Noted Energy Pioneer Increases Gift to Chicago Booth to $15 Million
Michael P. Polsky Center for Entrepreneurship to expand its venture creation
efforts across the University of Chicago campus
CHICAGO -- December 04, 2012
Chicago energy entrepreneur Michael Polsky, who in 2002 donated $7 million to
the University of Chicago Booth School of Business to create the Michael P.
Polsky Center for Entrepreneurship, today increased his total gift to $15
million, the school announced. The additional $8 million will enable Booth’s
Polsky Center to serve as a venture creation engine for the entire University.
As a result of its expanded mission and the University’s commitment to
developing entrepreneurial and innovative leaders, the Center will now be
called the Michael P. Polsky Center for Entrepreneurship and Innovation.
Importantly, today’s gift will create new multidisciplinary programs; provide
resources and space for cross-campus interdisciplinary teams to collaborate on
new venture development; and support the University’s growing innovation
“This gift will enable the Polsky Center to expand its mission of encouraging
entrepreneurship, which drives our economy and is the core of the American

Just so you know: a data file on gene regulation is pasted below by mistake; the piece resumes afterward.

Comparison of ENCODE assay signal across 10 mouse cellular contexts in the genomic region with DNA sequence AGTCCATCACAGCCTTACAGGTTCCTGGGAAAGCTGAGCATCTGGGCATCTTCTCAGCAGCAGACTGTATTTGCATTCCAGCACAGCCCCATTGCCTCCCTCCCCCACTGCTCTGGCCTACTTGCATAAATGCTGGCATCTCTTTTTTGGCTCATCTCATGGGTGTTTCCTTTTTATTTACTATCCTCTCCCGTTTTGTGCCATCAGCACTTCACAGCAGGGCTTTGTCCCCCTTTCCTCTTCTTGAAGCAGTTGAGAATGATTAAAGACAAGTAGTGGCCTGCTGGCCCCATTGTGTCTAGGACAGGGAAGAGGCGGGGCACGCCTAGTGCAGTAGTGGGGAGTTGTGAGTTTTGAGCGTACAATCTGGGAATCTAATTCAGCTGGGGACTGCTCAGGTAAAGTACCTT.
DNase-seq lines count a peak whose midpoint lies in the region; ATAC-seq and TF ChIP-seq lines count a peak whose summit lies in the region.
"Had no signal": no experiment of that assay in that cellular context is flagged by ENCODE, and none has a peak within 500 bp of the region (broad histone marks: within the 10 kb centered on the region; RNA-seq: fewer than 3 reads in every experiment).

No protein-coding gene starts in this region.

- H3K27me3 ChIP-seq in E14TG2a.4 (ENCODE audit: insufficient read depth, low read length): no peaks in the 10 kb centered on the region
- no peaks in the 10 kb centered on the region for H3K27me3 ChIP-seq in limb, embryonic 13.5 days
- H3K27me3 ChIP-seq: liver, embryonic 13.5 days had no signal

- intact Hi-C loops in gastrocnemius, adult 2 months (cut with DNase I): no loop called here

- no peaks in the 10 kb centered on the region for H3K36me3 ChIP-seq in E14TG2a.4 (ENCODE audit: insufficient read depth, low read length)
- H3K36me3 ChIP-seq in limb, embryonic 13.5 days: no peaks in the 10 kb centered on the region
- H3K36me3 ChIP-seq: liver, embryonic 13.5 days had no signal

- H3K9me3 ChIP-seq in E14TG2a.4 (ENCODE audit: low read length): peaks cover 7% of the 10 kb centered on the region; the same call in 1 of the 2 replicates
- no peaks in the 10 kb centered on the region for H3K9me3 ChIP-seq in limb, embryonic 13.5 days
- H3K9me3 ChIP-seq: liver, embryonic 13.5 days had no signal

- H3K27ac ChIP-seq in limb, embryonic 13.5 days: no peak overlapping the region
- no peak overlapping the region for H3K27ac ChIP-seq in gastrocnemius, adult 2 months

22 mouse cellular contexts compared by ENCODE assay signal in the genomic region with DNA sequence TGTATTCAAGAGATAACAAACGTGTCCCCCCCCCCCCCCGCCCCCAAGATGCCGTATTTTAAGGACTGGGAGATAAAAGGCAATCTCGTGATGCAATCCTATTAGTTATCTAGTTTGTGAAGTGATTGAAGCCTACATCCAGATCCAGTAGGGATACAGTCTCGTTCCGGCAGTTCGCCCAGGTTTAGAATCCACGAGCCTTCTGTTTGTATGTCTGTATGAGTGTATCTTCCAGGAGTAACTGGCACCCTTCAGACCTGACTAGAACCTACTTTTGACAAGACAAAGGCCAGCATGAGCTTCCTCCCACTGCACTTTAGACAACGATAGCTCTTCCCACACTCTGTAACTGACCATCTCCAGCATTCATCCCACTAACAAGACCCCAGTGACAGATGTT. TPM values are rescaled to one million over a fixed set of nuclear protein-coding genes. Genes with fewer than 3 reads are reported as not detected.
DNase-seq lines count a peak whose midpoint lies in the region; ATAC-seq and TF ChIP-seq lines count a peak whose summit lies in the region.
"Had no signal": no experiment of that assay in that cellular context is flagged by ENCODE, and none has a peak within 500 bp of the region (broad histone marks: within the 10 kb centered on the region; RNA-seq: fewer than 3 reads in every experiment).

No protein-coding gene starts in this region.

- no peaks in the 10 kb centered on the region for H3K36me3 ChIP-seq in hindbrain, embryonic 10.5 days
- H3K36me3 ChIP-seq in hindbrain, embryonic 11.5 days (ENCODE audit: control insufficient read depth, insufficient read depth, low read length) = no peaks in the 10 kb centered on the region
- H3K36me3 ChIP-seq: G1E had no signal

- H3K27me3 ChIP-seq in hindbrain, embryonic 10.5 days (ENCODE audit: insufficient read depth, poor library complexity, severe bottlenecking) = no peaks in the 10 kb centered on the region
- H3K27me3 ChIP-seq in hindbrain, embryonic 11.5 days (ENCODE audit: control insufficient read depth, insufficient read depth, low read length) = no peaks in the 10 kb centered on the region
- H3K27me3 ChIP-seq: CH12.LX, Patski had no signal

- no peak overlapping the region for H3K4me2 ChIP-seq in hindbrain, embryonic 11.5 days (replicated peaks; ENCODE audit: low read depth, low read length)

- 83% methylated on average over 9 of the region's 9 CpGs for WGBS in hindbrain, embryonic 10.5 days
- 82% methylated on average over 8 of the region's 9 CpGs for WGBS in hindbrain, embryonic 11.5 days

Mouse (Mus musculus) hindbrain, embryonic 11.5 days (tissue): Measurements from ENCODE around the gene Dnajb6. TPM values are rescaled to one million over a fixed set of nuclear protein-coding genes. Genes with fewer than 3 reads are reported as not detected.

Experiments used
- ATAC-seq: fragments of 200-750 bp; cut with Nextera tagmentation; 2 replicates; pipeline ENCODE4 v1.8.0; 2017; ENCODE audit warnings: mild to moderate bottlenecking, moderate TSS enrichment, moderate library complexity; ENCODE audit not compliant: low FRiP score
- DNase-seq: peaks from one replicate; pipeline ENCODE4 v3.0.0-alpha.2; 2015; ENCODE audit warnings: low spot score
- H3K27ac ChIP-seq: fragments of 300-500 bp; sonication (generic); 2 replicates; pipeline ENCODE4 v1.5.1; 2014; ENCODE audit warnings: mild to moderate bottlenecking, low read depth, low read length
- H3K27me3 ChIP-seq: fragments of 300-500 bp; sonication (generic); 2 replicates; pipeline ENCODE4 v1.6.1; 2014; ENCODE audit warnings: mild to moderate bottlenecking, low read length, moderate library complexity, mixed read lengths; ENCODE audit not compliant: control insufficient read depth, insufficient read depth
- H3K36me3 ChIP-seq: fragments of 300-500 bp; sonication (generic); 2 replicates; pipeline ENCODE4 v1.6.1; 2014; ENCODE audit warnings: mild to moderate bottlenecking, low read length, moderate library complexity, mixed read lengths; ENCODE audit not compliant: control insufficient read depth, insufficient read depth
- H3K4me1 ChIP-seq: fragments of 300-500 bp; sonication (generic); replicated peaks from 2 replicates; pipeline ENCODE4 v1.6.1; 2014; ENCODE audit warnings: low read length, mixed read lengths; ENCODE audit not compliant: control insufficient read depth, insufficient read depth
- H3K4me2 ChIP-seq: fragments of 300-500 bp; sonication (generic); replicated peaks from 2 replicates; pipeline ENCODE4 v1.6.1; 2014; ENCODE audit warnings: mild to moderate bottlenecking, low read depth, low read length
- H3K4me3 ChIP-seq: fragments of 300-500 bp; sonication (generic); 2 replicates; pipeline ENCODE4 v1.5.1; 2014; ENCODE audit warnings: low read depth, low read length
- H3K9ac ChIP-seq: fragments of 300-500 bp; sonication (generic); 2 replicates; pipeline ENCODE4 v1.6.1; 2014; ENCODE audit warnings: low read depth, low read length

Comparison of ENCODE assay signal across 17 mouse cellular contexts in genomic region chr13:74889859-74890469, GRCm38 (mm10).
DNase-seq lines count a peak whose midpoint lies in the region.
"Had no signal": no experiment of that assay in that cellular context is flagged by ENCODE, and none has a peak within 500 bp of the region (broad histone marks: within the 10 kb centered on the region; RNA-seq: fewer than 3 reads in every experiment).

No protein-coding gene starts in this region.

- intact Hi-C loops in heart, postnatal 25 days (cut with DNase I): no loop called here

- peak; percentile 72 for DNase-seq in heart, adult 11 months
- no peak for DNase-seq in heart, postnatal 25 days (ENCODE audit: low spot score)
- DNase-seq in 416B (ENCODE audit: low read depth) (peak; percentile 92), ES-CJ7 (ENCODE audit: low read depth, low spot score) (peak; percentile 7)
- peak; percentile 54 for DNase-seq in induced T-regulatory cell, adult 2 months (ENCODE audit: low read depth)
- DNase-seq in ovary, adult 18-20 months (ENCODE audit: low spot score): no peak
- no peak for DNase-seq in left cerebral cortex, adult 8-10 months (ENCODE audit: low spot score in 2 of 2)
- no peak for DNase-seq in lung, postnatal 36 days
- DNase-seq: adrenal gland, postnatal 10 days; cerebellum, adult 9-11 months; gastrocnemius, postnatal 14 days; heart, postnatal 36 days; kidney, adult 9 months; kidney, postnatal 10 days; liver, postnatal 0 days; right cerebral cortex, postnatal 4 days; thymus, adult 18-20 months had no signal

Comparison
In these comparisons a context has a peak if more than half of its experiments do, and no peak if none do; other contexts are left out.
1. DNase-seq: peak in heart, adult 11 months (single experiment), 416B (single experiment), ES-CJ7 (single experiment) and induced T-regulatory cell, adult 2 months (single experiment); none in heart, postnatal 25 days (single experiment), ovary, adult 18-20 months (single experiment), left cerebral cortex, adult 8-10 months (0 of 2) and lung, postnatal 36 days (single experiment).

spirit,” said Polsky, a 1987 graduate of Booth’s MBA program. Polsky is the
founder and chief executive of Chicago-based Invenergy, a leading global clean
energy company that is North America’s largest independent privately owned
wind power generation company.
“Entrepreneurs lead the way in innovation and job creation, which in turn
benefits our entire society,” Polsky said. “I am proud that we are investing
further in our efforts to foster and celebrate the entrepreneurial spirit
among the entire University of Chicago community.”
“This gift will allow us to have more direct impact on the commercialization
of the University’s intellectual property,” said Sunil Kumar, dean of Chicago
Booth. “It will provide more opportunities for our business school students to
interact with others across the University, and more opportunities for them to
create new ventures.”
“We are grateful to Michael Polsky for his generosity,” said Robert J. Zimmer,
president of the University of Chicago. “The possibilities for translating new
ideas into practical applications as a vehicle for the impact of faculty work
span a broad segment of the University. By expanding the mission of the Polsky
Center, we are able to bring together the strengths of Chicago Booth
scholarship and education on entrepreneurship with new focal points of
innovation, such as the Institute for Molecular Engineering and the Institute
for Translational Medicine. It will also serve and enhance the growing
interest in entrepreneurship and innovation among our College students.”
Entrepreneurship has grown so much in popularity among Booth MBA students that
a majority of students who enrolled in the school this year listed it as their
top intended concentration, Kumar said.
Demand for additional support and programming from the Polsky Center has
increased significantly in recent years. During the 2011-12 academic year,
Booth’s Edward L. Kaplan New Venture Challenge received a record 160
applications from student teams who compete for $335,000 in prize money and
business services. The program, now in its 17th year, helped launch more than